This course is part of Coding/STEAM Curriculum - Middle School Plan

Middle School Plan
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Programming 301

A fast-paced introduction to block programming for beginners in middle school where they create simple interactive programs with a focus on game design. Request Quote

Course Summary
  • Grades 7 - 8
  • Beginner level
  • 17 lessons
  • Tynker Blocks
    • Web
Course Includes
  • 17 lessons
  • 111 activities
  • Enhanced Creativity Tools
  • Automatic Assessment
  • Tutorials and Reviews
  • Coding Puzzles
  • DIY Projects
  • Quizzes
  • Teacher Guides
  • Answer Keys
No previous coding experience required.

Programming 301 Lesson Plan

Lesson: Conditional Loops
Time: 60+ mins


In this lesson, students will learn how to specify an Actor’s costume and learn about the “forever-if” loop. Students will also create a project that uses function blocks. Coding concepts covered in this lesson include: Next Costume and Forever If.

New Code Blocks

  • : Change the Actor’s costume to the specified one.
  • : Run the code inside this block as long as the condition is true.
  • : Move the knight to the right.
  • : Move the knight to the left.
  • : Move the knight up.
  • : Move the knight down.


  • Function: A sequence of commands that can be run together as if it were a single command


Students will...
  • Use conditional loops to animate Actors
  • Use code blocks to solve a puzzle module


  • Computers, laptops, or mobile devices (1 per student) with student account access to

Warm-Up (15 minutes)

  • Remind students how animation is created (e.g., series of still images). Next, ask them to give examples of how they’ve animated Actors using Tynker. (e.g., Use the “next costume” code block to make a character look like it’s moving.)
  • Optional: Use your projector to display Tynker animation examples: and explain to your students that in this lesson, they’ll create animations using conditional loops!

Activities (45 minutes)

Facilitate as students complete all Conditional Loops modules on their own:
1. Concepts (Video)
  • Bert, the wizard, introduces two coding concepts:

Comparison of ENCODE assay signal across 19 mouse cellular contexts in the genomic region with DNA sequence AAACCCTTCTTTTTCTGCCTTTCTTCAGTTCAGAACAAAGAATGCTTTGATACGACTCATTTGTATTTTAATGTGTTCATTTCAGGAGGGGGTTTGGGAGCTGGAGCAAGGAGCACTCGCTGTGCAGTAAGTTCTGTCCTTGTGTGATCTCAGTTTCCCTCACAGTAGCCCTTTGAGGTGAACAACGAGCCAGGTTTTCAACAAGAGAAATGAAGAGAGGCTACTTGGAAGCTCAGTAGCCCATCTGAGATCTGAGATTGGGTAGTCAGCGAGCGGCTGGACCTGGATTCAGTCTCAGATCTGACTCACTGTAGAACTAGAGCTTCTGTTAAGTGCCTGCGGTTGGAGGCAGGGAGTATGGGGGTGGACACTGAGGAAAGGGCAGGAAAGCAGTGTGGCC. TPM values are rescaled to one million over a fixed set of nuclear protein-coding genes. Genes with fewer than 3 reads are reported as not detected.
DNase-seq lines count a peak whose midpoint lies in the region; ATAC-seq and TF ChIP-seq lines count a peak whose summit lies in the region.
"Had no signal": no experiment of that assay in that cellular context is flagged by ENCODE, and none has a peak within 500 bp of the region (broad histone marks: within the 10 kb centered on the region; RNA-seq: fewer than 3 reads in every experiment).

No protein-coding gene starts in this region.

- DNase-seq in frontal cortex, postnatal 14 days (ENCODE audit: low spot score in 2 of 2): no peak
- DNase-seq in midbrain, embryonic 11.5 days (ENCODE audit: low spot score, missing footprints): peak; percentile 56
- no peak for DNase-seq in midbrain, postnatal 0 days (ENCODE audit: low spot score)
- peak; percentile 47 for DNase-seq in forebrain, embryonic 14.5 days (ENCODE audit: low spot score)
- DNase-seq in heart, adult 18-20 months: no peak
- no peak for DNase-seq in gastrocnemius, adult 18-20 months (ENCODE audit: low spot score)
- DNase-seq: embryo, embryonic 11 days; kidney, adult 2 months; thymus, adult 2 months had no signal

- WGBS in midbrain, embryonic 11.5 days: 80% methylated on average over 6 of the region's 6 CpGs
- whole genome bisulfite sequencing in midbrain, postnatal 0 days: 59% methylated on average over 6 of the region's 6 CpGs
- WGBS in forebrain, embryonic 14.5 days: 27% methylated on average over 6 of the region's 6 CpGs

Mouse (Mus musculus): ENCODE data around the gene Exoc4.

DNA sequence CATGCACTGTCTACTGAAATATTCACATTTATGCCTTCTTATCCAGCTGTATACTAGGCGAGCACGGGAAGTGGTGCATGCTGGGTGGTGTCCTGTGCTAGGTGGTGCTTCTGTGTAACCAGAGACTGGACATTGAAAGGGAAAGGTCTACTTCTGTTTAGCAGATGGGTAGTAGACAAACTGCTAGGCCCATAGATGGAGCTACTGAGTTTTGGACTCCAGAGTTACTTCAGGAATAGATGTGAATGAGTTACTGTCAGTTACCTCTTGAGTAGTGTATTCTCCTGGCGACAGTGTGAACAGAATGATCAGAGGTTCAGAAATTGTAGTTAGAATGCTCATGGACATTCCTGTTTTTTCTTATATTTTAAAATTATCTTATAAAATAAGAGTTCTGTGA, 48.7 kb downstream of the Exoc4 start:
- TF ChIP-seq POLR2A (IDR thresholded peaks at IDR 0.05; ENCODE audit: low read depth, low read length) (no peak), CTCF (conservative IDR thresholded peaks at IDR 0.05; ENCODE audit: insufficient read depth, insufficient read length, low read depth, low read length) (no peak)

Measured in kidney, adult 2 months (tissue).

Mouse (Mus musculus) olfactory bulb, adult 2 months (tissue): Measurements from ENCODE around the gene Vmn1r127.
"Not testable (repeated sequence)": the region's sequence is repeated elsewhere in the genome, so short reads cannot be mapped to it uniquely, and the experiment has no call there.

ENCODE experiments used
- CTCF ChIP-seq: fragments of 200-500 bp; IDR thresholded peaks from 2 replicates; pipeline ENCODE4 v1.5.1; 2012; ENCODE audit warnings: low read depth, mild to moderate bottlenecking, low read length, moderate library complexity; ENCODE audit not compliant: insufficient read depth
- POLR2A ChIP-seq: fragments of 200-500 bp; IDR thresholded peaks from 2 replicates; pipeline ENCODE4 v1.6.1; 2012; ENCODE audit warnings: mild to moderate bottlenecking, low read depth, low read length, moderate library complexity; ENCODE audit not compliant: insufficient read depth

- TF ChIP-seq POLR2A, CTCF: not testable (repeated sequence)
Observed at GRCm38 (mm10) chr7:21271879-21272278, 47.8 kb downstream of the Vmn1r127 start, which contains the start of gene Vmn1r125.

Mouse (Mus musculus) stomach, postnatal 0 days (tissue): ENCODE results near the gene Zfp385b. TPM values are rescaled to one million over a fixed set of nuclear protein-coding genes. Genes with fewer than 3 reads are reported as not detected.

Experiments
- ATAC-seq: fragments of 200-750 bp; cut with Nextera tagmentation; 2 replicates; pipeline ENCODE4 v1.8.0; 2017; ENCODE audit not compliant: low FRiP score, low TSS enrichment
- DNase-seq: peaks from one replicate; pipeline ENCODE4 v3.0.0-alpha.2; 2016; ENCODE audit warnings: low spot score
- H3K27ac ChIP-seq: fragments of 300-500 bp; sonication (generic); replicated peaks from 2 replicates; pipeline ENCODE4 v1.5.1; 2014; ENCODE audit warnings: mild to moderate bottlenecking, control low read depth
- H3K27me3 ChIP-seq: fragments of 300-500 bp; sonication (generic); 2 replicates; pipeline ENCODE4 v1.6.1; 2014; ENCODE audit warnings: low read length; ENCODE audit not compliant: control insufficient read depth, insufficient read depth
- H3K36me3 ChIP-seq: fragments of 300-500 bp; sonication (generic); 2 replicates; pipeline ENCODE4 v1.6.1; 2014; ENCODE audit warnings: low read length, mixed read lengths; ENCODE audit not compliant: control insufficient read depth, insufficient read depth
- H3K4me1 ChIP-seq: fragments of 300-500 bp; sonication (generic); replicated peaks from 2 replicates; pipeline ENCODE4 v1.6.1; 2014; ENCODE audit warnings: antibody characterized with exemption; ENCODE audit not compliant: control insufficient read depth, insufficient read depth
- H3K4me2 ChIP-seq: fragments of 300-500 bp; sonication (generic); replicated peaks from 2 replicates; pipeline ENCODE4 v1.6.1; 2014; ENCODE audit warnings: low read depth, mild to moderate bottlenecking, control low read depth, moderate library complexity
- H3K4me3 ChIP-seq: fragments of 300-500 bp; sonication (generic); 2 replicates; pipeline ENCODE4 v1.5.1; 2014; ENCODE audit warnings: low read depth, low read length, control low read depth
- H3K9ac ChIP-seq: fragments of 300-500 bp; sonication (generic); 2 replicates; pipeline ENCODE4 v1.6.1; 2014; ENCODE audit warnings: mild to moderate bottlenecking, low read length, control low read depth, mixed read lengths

• Next Costume- Students will learn about the “next costume” and “switch to costume” code blocks by watching an interactive introduction. Students will also interact with different code blocks to see Codey switch into different costumes and play different animations!
    • Forever If- Students are introduced to the “forever if” code block through an interactive presentation with examples.
2. Looping Knight Moves (DIY)
  • In this DIY (do-it-yourself) project, students will follow step-by-step directions to program a knight to move around using loops and conditionals.
  • Check that students are changing the values in the “key left arrow pressed?” conditions and the “point in direction” code blocks.
3. Knight Attack Functions (DIY)
  • In this DIY project, students will program a knight to walk around and attack using special function blocks.
  • Point out to students that the point of functions is to make it easier to do complex things without moving lots of code blocks around.
  • Remind students to press the spacebar (web) or tap the screen (mobile) to make the knight attack.
4. Zombie Survival (Puzzle)
  • To solve this puzzle module, students will need to program the knight to chase and defeat all the zombies.
  • Give a hint: Tell students to attach a “switch to costume” code block to the “attack” code block. Next, ask students what costume they should select in the “switch to costume” block. (Answer: “Attack 1”)
5. Animation Control (DIY)
  • In this DIY project, students will practice animating Actors using keyboard events (web) or tilt controls (mobile).
  • Explain to your students that experimenting with their code will allow them to better understand how the code blocks work.
6. Quiz (Multiple-choice)
  • Students will answer multiple-choice questions to review concepts from this lesson.

Extended Activities (10 minutes)

Ask your students...
  • What are some code blocks we used to animate Actors? (Answer: “next costume” and “switch to costume”)
  • What is repetition? What is another name for it? (loop)
  • How would you describe “animation” to a student who doesn’t know what it means?
  • True or false: A “forever if” loop is an example of a conditional loop. (Answer: True)
  • If we want to use a counting loop, should we use a “forever” block or a “repeat” block? (Answer: “repeat” block)
  • Who can give an example of a conditional statement? (Example: If it is raining outside, then I will wear rain boots.)

U.S. Standards

  • CCSS-Math: MP.1
  • CCSS-ELA: RI.7.4, RI.8.4, 6-8.RST.3, 6-8.RST.4, 6-8.RST.7
  • CSTA: 2-AP-10, 2-AP-13, 2-AP-16, 2-AP-17
  • CS CA: 6-8.AP.10, 6-8.AP.13, 6-8.AP.17
  • ISTE: 1.c, 1.d, 4.d, 5.c, 5.d, 6.b

U.k. Standards

Key Stage 3 (Years 7-9)
  • Understand several key algorithms that reflect computational thinking [for example, ones for sorting and searching]; use logical reasoning to compare the utility of alternative algorithms for the same problem.
  • Create, re-use, revise and re-purpose digital artefacts for a given audience, with attention to trustworthiness, design and usability.
  • Understand a range of ways to use technology safely, respectfully, responsibly and securely, including protecting their online identity and privacy; recognise inappropriate content, contact and conduct and know how to report concerns.